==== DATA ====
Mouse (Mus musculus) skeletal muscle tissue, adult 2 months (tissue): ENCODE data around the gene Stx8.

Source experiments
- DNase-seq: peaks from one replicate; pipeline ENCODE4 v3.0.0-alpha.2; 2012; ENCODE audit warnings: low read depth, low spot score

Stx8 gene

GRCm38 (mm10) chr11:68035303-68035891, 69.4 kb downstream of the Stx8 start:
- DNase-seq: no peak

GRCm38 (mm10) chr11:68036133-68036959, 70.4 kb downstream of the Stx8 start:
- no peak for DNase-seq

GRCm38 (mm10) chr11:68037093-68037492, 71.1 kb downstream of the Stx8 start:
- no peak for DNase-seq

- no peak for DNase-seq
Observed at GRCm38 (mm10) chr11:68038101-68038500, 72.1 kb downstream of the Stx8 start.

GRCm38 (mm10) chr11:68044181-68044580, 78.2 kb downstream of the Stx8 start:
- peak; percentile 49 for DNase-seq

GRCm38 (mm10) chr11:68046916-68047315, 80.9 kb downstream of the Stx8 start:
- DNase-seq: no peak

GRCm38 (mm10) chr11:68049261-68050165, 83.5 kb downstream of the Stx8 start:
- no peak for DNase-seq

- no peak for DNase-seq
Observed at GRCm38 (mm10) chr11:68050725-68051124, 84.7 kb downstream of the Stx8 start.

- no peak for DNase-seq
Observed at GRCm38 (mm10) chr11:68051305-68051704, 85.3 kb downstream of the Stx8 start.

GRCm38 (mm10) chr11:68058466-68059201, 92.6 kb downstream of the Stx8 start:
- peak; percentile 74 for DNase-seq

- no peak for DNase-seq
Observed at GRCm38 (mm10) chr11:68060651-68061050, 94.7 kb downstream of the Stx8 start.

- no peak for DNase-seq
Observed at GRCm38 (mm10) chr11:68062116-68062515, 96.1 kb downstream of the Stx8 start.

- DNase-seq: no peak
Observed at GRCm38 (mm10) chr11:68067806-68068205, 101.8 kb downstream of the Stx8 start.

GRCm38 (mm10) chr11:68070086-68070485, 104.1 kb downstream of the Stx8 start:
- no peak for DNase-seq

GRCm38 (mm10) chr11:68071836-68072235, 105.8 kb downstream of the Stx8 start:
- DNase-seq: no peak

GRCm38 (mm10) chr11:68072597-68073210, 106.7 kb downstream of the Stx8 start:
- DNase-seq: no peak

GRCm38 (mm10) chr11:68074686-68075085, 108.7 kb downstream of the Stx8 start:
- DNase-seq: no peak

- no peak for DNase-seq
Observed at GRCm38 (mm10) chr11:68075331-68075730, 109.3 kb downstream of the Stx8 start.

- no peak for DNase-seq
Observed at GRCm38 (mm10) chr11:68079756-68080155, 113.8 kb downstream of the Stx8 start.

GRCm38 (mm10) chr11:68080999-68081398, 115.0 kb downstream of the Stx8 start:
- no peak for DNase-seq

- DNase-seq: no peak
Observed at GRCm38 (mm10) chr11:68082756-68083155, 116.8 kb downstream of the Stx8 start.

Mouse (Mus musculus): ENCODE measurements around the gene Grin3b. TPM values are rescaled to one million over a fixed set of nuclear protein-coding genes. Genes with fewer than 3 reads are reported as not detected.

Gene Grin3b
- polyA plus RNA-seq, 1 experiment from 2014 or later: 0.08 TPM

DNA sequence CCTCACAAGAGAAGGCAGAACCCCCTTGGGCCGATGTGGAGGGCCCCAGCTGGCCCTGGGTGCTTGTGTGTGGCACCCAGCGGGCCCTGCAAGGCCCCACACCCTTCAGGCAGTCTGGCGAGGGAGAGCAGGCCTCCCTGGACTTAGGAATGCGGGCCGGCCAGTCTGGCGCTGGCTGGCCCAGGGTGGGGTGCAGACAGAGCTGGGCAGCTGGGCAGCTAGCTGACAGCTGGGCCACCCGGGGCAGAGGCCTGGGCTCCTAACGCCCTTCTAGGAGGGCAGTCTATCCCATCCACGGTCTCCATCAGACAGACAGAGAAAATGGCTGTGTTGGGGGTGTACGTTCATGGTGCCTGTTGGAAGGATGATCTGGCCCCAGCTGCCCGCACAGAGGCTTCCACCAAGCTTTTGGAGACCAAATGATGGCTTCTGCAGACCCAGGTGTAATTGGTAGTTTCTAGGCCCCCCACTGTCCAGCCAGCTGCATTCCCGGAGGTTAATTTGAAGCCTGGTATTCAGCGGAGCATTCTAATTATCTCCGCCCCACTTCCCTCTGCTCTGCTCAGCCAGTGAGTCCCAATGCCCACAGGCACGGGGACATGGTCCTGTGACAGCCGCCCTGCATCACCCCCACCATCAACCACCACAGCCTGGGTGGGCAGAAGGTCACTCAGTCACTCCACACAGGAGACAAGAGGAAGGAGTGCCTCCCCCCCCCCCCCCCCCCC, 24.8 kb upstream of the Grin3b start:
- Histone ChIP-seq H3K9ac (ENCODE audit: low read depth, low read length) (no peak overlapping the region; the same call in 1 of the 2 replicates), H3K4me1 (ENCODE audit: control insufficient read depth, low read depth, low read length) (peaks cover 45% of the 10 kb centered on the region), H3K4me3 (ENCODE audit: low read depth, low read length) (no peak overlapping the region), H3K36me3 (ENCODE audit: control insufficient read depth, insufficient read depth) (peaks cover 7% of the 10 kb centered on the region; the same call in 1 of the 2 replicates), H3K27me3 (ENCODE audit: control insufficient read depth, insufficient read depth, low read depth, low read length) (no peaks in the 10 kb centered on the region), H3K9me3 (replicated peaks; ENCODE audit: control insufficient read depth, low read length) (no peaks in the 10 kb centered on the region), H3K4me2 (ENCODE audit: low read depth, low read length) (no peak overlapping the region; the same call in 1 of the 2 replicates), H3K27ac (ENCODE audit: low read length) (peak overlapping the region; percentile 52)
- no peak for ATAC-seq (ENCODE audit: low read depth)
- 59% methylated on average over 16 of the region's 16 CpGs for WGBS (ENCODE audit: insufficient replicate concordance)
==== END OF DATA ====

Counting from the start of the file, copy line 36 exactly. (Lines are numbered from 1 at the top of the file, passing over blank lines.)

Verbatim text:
- DNase-seq: no peak